Program Spotlight: Understanding a Career in Audiology

With hearing and balance disorders increasing as our population ages, audiology has become one of the fastest growing professions in the country. With an expected growth rate of 29 percent from 2014 through 2024, as projected by the Bureau of Labor Statistics, and an average salary of $75,980, there is no better time to become an audiologist.

What Does an Audiologist Do?

What Does an Audiologist Do?As a healthcare professional focused on the science of hearing- and balance-related disorders, an audiologist identifies, diagnoses and treats auditory and vestibular conditions in both children and adults. Audiologists work to improve their patients’ quality of life based on their diagnosis, and take a holistic approach when treating the patient from a medical, psychological, physical, social and educational perspective. Pediatric and educational audiologists work with children, enhancing their academic gains as well as assessing childhood milestones.

Audiologists prescribe amplification devices such as hearing aids, cochlear implants, assistive listening systems, and other implantable devices that can help patients in a variety of listening situations and environments. They also provide personalized fitting appointments for amplification tools and counsel patients on their proper use. On-going support such as cleaning patients’ devices and checking them to ensure they’re working properly is also typical.  

Hearing conservation is another important aspect of an audiologist’s job. They work with individuals in noisy industries such as music, construction and labor, and fit them with customized ear plugs and other protective hearing devices.

Where Do Audiologists Work?

Audiologists work with people of all ages from infants to the elderly in a variety of settings including hospitals, Ear Nose and Throat (ENT) Specialist offices, schools, and private practices.

Many times, they can be found working in a team alongside other professionals such as speech-language pathologists, occupational therapists, physical therapists, teachers and parents. They oversee trouble-shooting the technology used daily by many individuals at home and in the classroom. Audiologists may also be found in balance centers assessing vestibular disorders and working alongside physical therapists.

Qualifications to Become an Audiologist

In order to practice as a professional, audiologists must attain their Doctor of Audiology degree (AuD) and become licensed in the individual state in which they are practicing. They can also earn a Certificate of Clinical Competence in Audiology (CCC-A) from the American Speech-Language-Hearing Association to further enhance their credentials.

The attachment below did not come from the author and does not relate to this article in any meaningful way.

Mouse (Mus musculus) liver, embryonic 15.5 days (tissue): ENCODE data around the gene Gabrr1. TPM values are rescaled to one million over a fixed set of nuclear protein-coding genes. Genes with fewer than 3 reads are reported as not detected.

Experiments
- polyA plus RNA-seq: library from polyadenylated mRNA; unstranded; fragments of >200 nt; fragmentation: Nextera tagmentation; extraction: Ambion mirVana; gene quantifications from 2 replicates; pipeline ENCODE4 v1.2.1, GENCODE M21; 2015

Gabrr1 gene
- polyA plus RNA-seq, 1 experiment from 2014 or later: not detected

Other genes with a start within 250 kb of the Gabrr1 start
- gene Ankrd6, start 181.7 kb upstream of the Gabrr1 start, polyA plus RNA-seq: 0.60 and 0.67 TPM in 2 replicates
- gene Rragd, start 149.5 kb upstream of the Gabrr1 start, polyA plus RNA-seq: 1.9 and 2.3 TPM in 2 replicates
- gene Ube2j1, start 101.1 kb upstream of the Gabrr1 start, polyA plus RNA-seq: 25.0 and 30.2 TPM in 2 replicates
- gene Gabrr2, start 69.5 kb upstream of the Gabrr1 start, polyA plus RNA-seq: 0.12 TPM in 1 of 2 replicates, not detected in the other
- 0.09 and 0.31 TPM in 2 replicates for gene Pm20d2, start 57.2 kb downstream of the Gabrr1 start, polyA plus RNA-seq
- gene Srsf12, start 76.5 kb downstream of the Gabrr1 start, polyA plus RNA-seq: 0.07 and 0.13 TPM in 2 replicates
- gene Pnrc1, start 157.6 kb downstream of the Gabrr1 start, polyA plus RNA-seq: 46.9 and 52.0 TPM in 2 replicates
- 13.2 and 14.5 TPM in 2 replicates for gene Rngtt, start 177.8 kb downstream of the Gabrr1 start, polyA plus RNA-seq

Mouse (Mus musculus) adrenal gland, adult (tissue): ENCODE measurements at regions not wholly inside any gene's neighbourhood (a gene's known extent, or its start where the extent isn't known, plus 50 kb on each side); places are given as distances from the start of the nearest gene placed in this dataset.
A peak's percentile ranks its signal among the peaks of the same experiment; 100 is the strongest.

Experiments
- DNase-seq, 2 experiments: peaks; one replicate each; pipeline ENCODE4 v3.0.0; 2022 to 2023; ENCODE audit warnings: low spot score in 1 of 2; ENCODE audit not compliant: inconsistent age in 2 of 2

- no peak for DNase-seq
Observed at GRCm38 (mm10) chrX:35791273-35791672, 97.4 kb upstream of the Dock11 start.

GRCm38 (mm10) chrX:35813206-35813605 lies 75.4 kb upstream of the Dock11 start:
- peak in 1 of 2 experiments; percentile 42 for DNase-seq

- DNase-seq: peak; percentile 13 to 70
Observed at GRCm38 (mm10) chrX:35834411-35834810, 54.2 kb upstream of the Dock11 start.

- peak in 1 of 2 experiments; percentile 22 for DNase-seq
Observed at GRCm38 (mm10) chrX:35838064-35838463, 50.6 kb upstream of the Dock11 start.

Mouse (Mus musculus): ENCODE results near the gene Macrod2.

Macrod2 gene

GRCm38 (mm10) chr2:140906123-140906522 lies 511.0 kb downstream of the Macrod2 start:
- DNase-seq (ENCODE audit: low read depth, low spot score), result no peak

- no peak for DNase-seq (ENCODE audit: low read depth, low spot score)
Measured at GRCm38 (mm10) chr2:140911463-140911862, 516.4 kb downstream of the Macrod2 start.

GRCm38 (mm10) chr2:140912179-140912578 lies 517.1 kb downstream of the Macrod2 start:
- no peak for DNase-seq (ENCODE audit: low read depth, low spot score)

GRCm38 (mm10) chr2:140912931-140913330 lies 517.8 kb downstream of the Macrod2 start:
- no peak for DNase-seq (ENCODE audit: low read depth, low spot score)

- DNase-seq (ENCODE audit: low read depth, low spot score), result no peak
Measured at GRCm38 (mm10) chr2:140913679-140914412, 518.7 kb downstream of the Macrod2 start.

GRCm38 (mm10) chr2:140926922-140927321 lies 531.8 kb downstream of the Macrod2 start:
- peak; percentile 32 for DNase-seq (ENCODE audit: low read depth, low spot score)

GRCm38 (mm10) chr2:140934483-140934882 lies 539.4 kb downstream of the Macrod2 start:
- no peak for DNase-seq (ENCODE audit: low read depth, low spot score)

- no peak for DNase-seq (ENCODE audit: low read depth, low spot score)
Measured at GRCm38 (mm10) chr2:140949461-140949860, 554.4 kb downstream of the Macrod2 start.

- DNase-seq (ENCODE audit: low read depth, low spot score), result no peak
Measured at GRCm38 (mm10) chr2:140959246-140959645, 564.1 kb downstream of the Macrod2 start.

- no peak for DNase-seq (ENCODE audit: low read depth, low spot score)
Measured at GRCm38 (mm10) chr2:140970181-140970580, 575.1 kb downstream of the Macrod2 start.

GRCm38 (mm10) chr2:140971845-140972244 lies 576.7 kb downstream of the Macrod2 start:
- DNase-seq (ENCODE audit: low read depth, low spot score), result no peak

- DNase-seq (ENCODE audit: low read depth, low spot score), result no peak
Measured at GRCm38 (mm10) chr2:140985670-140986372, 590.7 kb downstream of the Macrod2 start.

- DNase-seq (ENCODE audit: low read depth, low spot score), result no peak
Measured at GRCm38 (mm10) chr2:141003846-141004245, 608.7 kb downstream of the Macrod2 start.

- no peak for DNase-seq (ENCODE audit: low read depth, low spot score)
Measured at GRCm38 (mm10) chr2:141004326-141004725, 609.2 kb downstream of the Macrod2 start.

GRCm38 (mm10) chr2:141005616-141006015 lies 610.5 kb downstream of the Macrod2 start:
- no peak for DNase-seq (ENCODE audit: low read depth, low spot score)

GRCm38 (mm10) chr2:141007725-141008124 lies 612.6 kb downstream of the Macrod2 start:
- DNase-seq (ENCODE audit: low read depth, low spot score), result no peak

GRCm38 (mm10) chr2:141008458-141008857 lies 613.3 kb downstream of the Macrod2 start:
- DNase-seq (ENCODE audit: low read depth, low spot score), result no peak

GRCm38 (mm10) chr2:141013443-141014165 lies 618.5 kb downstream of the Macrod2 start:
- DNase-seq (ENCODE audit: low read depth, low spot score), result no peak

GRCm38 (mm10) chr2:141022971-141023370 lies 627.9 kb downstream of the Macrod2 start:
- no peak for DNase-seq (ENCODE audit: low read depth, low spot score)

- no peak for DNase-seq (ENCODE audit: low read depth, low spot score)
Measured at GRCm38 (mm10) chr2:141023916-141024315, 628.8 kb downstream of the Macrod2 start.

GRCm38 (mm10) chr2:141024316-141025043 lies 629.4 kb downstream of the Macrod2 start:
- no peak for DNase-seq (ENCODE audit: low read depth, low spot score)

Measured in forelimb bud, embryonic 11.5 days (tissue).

Salus University Doctor of Audiology Program 

Understanding a Career in AudiologySalus University is the first and only stand-alone College of Audiology in the United States. Students enter the University’s Osborne College of Audiology (OCA) from a variety of undergraduate backgrounds, enhancing student learning in a diverse environment. During their time at Salus, students develop skills through supervised clinical hours on campus at the Pennsylvania Ear Institute (PEI) as well as through off-campus externships. Graduates of OCA leave with more than 2,500 clinical hours in patient care settings ranging from pediatrics to elderly populations, useful practice management training, and exceptional patient care skills.

Beyond educating students on the assessment and treatment of hearing-related issues, OCA covers the entire spectrum of audiological and vestibular health. Students are provided with the opportunity to combine patient care with modern technology through the availability of extensive laboratory equipment on site. On-campus students are exposed to hearing aid, audiological, electrophysiological, and vestibular clinical diagnostic equipment through the combination of both lecture and laboratory coursework. The University’s vestibular lab includes full videonystagmography and electronystagmography stations as well as posturography and one of fewer than 100 existing rotary chairs in the entire country. Utilized for vestibular rehabilitation, the rotary chair is also used in the advance diagnostics of balance disorders.

Continuing Education: Online Bridge Program

A Salus University Osborne College of Audiology education goes beyond the Elkins Park campus and extends worldwide. The Doctor of Audiology Online Bridge Program is a distance education, international degree program offered online for working audiologists with a master’s degree or medical degree in audiology. This online program is uniquely designed to meet the educational needs of the practicing audiologist. The profession of audiology worldwide is distinct in that it is a multi-disciplinary area of study and practice. The University’s online audiology bridge program is a great way for practicing audiologists committed to remain current with today’s rapid advances in audiology and the health sciences. For more about the bridge program from a graduate, click here.


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